As someone who has drawn thousands of tree symbols on landscape plans over a 15-year career in landscape architecture, it is second nature for me to notice every tree I pass as I move through urban landscapes.
What is the surrounding environment? Does the tree have enough soil? Is it exposed to road salt? Has it been hit by a snowplow or damaged by a weed whacker? Was it planted at the right depth? Has a homeowner widened the driveway and removed a chunk of the root system? There are so many things to look for and as I do, I wonder how many of the trees on my plans have survived. Sadly, I know some have died from strangulation, or girdling as it is referred to with trees.
A common practice when planting new trees—the kind you see on streets and in parks and parking lots—is to stake them, that is, to loop one or two lengths of rubber hose or webbing around the trunk and attach it to a metal stake or two. Smaller trees that come from the nursery in pots sometimes have bamboo or wood stakes taped to the trunk most of the way up the trunk.
The purpose of staking is to stabilize the tree against wind or shallow soil until the root system has grown sufficiently to anchor the tree. Staking is necessary in some instances but not all. Some tree experts even believe that staking can harm a tree by preventing it from swaying in the wind, which stimulates root and trunk growth.
Whether staking is necessary or not, it happens a lot and it is often done incorrectly. The material around the trunk should not completely circle it, just loop around one side and return back to the stake. An even bigger problem is that the stakes are often not removed. It is usually the responsibility of the person who planted the tree to remove them after one or two growing seasons. Unfortunately, many simply never get removed, whether it’s because the property owner forgot, or the contractor didn’t return and the owner never noticed or cared.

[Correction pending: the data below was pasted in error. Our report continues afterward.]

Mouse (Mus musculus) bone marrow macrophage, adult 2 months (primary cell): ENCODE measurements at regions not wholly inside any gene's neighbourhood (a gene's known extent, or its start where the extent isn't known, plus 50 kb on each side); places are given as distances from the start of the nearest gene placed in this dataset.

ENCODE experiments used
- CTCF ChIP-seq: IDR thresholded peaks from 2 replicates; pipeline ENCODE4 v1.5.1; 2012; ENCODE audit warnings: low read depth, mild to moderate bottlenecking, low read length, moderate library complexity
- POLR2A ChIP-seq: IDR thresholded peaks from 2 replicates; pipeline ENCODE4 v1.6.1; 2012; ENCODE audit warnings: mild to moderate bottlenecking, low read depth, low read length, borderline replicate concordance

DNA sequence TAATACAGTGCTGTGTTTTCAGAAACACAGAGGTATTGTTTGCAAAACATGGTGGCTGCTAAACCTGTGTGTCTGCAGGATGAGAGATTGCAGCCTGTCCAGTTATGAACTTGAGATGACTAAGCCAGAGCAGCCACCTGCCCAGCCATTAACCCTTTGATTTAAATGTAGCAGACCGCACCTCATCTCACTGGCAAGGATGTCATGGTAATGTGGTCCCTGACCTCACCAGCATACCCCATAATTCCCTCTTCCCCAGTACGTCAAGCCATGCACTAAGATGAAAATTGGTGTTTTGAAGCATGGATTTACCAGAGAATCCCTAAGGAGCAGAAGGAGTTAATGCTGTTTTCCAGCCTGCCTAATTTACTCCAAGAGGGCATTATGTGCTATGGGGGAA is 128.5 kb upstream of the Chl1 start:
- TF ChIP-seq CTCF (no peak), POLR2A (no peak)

As time goes by, the tree grows into the material wrapped around the trunk and the xylem and phloem—the vessels that carry water, sugars, and nutrients up and down the tree—get constricted causing the tree to die. I have seen this so many times that, a few years ago, I started carrying tools in my backpack and began practising guerilla tree rescuing. I have freed trees by going onto private property, climbing high planter boxes downtown and even once scaling the Bank Street Canal Bridge guardrail to save a tree near the condo building at Lansdowne.
Spring isn’t too far off, when trees will start growing again. If you or someone you know has a tree that is still staked, look to see if the tie is tight against the trunk or if the bark is marked around the trunk. If so, it’s probably time to remove the tie and stake. If it’s one of those bamboo stakes, there may be several ties all the way to the top and you might need to stand on something to reach to snip them.
If you see trees in city parks or along roads that have stakes and ties that appear to have been forgotten, report the problem by calling 3-1-1, downloading the City of Ottawa app on your phone, or by going to the city’s website (www.ottawa.ca) and search for the page “Parks and Trees.”
Heather Martin is a senior landscape architect at the National Capital Commission and has worked with forestry departments at both the City of Ottawa and the City of Toronto. She is a member of the Enviro Crew of OOS’s tree team.
Featured in the March 2021 OSCAR.